J. Jarvis: 'We Muddled Through the Summer'
Editor's Note: The following story was published by the Hungry Horse News, Flathead, Mont.
National Park Service (NPS) Director Jonathan Jarvis sits on a picnic table outside the Lake McDonald Lodge on a near perfect afternoon last week. Behind him, a building has a tarp draped over it because a tree fell and damaged the roof. The repairs have yet to be made, and there might not be enough money to actually make them, due to federal budget cuts.
Jarvis rattles off the impacts of the cuts that came this year and will likely impact budgets next year as well — a $153 million cut to the NPS operations budget, a hiring freeze that impacted 900 positions, a thousand seasonal employees who were not hired.
Jarvis was visiting Glacier Park to meet with the National Parks Foundation Board to go over fundraising strategies for the future and to get a first hand look at climate change.
“A lot of people stepped up” to help fund the nation’s parks, he said.
“That’s not sustainable,” he said in a candid interview. “That’s the bottom line. We muddled through the summer.”
Meanwhile, Glacier Park is on the cusp of posting record visitation numbers this summer — visitors that bring millions of dollars to the local economy.
“I would hope Congress would understand the National Park Service is not an expenditure — it’s an investment,” he said.
Jarvis claimed that every $1 spent on a national park translated into $4 for the local economy.
“(Businesses) rely on this park being funded adequately,” he said.
If people start to see a declining experience, such as rundown facilities or lack of staffing, “they’re not going to come back,” he said.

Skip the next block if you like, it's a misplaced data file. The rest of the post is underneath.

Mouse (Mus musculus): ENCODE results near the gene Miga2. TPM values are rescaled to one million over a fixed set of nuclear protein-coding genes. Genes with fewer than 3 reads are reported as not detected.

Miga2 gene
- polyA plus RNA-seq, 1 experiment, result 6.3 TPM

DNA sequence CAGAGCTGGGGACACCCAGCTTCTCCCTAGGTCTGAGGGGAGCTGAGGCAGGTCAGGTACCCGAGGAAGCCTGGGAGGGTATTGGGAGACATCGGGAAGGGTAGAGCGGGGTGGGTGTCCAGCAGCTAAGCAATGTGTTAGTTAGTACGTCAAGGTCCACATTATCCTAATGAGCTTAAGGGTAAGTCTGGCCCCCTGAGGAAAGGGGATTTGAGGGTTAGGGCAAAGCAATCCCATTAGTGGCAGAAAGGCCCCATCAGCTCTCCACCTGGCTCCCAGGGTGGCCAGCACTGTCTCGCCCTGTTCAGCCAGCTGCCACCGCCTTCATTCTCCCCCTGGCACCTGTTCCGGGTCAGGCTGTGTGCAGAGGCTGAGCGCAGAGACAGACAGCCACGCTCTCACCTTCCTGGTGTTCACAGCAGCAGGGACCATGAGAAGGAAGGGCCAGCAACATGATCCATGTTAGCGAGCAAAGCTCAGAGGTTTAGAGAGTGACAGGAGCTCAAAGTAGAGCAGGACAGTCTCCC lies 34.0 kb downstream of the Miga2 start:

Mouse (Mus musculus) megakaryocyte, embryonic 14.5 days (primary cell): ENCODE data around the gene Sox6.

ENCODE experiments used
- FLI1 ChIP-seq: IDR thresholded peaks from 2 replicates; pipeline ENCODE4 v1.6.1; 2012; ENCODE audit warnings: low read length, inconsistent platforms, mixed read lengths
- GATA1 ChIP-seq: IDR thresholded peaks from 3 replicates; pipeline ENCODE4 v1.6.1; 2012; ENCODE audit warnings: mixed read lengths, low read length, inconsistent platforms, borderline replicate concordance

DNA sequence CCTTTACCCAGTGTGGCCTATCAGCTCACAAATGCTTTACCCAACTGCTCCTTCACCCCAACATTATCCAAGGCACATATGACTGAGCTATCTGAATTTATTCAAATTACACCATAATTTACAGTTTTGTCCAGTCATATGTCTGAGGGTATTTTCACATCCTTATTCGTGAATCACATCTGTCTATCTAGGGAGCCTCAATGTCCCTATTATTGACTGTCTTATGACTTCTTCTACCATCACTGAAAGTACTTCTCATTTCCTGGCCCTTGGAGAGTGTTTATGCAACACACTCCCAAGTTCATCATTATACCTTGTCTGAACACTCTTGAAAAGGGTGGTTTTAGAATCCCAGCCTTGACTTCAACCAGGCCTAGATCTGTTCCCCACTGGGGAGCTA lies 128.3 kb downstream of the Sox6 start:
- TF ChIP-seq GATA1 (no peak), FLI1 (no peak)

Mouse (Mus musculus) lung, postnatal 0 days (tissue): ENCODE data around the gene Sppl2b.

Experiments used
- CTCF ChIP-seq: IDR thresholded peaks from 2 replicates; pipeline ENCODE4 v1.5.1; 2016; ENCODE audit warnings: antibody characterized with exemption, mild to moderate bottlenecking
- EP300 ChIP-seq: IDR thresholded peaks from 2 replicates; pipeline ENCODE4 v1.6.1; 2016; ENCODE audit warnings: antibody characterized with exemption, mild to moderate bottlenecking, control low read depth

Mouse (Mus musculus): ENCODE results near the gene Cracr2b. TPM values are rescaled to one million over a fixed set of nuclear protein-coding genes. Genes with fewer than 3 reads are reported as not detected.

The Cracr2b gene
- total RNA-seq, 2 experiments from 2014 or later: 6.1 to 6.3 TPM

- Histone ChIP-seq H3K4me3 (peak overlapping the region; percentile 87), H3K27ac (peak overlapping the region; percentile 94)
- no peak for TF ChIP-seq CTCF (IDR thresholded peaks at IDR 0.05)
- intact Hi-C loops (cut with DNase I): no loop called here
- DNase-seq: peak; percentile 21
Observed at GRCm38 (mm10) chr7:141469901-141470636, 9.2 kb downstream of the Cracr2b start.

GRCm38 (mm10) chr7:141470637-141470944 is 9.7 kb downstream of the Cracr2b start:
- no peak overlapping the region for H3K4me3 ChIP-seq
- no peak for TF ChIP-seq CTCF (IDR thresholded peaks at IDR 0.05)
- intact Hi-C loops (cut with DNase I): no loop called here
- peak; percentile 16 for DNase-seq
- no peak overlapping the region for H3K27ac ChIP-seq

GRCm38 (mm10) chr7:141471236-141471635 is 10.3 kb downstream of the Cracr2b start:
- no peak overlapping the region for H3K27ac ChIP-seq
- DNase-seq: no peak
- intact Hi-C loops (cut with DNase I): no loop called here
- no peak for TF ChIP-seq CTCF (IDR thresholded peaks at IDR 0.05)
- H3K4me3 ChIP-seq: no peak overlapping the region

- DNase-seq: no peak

This year, the Glacier National Park Conservancy donated about $500,000 to Glacier Park projects, but it was the first time ever they gave $10,000 toward plowing the Going-to-the-Sun Road — a budgetary item normally covered by the park.
“It should never fall on the backs of philanthropy to fund the national parks,” Jarvis said.
It’s tough for NPS to plan a budget as a perpetual organization when it gets annual funding. The budget right now is untenable. He nods to the shed behind him as an example.
“Look, we’re throwing a tarp over it,” he said.
Jarvis touched on other Glacier Park subjects. While noise is one of the main complaints facing the park, he said, NPS has no authority to regulate noise from motorcycles.
But park officials can regulate air tours over the Park, he said. He noted work has been done in other national parks, including the Grand Canyon, where air tour operators use helicopters designed to reduce noise.
Glacier Park’s General Management Plan, written in the late 1990s, calls for phasing out air tours over the park, but that has never happened.
Regarding climate change, Jarvis said NPS’s role is to study the science and manage species impacted when possible, but NPS wouldn’t do something on a landscape scale, such as cover a glacier with a tarp to try to preserve it.
According to some estimates, glaciers in Glacier National Park will largely be gone in the next 15 to 20 years.